If you or someone you love has been injured due to the careless or negligent actions of another person, you should be able to secure compensation from the at-fault party. When a victim is beginning the personal injury process, one of the many questions they have is – What kind of damages can I receive?
In a personal injury case, a victim can usually recover economic and non-economic damages. These are both different and they need to be understood as you go into a case.
The difference between economic and non-economic damages
Economic damages, often referred to as special damages, are those that are quantifiable after an incident takes place. This includes things like a victim’s medical bills and lost wages. Calculating these damages happens by using medical bills, the estimated cost of future medical care, evidence of lost income, etc.
Non-economic damages include a variety of things that are not as easily calculated. Often called pain and suffering damages, this can include:
- Emotional distress
- Loss of a limb or organ
- Inability to engage in pleasurable activities
- Loss of enjoyment of life
What is the cap on non-economic damages?
In California, caps on non-economic damages only apply for medical malpractice cases. For instances in which your personal injury was caused by a medical error, the most you can recover in non-economic damages is $250,000.
For every other type of personal injury case, there are no caps on non-economic damages. A plaintiff (the victim) who presents evidence of pain and suffering and other non-economic damages can be awarded any amount that a jury deems appropriate.
How are non-economic damages calculated?
Unlike economic damages, non-economic damages are harder to calculate because they do not have a “paper trail.” There are no bills for grief or loss of enjoyment of life. However, that does not mean they do not exist.
There is no fixed way that non-economic damages are calculated in California. The plaintiff, with the help of a skilled personal injury attorney, has to prove that they have suffered harm or are reasonably expected to suffer in the future due to their injuries. A jury will then use the evidence presented to them as well as common sense to award an amount for non-economic damages. Typically, the more serious the injury, the more is awarded for non-economic damages.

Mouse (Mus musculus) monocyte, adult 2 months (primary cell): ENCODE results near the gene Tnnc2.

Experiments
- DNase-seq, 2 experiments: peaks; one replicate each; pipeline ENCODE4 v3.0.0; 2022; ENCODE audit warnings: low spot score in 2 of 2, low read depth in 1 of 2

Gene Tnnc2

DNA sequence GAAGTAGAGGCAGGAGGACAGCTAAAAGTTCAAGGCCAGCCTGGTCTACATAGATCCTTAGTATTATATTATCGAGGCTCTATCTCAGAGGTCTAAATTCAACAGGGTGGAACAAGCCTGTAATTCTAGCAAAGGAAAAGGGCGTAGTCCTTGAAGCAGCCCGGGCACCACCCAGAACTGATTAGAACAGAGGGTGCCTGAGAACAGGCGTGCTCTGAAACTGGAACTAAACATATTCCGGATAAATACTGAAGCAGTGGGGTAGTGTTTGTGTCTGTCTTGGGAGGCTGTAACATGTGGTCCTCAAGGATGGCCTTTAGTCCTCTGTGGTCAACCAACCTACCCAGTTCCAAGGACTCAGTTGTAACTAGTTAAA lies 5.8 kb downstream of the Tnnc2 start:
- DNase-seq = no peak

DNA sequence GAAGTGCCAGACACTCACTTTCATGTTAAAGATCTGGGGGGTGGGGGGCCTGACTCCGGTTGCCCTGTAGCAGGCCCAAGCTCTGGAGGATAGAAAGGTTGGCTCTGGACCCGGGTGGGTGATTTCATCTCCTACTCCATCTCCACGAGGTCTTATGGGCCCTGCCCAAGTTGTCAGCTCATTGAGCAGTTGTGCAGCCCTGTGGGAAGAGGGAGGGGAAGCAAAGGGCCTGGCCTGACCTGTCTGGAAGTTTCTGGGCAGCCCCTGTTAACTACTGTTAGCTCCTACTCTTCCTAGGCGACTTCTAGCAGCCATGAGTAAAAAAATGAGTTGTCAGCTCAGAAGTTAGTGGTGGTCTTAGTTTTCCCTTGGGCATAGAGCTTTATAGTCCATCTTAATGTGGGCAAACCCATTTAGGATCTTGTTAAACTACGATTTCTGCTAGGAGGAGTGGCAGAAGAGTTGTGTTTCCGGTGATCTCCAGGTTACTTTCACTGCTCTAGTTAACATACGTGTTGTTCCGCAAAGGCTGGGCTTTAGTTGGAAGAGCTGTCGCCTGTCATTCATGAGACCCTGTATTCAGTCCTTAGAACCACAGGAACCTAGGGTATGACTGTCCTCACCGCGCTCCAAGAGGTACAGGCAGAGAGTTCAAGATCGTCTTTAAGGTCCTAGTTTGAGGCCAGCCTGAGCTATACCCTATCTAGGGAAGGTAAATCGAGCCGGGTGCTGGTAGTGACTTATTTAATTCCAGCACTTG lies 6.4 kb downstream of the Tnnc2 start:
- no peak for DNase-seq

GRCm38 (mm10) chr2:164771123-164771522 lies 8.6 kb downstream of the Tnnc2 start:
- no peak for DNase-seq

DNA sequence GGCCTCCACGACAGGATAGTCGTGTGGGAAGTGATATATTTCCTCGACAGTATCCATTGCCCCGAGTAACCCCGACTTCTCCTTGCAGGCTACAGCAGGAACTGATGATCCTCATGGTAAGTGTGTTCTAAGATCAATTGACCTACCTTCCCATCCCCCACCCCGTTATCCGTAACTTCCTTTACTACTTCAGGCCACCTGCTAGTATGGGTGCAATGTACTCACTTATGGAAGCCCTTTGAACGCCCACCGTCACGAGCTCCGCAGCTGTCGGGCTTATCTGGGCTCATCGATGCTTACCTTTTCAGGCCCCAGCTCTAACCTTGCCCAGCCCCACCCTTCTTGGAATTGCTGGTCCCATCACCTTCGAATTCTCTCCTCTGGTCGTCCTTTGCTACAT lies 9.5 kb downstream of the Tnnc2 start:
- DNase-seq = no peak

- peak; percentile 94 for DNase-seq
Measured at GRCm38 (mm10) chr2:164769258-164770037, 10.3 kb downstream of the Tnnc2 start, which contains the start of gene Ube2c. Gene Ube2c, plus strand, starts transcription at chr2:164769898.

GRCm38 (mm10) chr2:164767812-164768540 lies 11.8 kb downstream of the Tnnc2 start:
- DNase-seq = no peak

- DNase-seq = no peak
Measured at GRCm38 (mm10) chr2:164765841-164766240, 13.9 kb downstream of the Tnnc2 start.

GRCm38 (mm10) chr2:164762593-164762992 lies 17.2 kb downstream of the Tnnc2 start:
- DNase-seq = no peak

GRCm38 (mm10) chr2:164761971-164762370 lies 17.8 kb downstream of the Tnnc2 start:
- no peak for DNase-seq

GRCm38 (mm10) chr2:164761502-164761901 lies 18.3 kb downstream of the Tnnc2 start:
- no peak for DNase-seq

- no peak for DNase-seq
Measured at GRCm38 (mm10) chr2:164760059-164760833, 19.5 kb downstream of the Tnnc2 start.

While there may not be direct evidence of pain and suffering, proving it exists is easier when there is objective evidence to bring to trial or settlement negotiation. This can include:
- Medical records
- X-rays, CT scans, MRIs, etc.
- Photographs of property damage and injuries
- Notes from doctors and therapists
- Evidence of lost work time and wages
- Expert witness testimony relating to medical suffering
- Testimony and videos showing the plaintiff’s level of activity from before and after the incident
There is no set amount for how much a person will be awarded. Non-economic damages are dependent on the severity of the injury and other factors of the case. For example, a teenage gymnast who is permanently disabled due to the actions of an impaired commercial vehicle driver is likely to receive more in non-economic damages than a person in their 50’s who breaks an arm due to a negligent driver.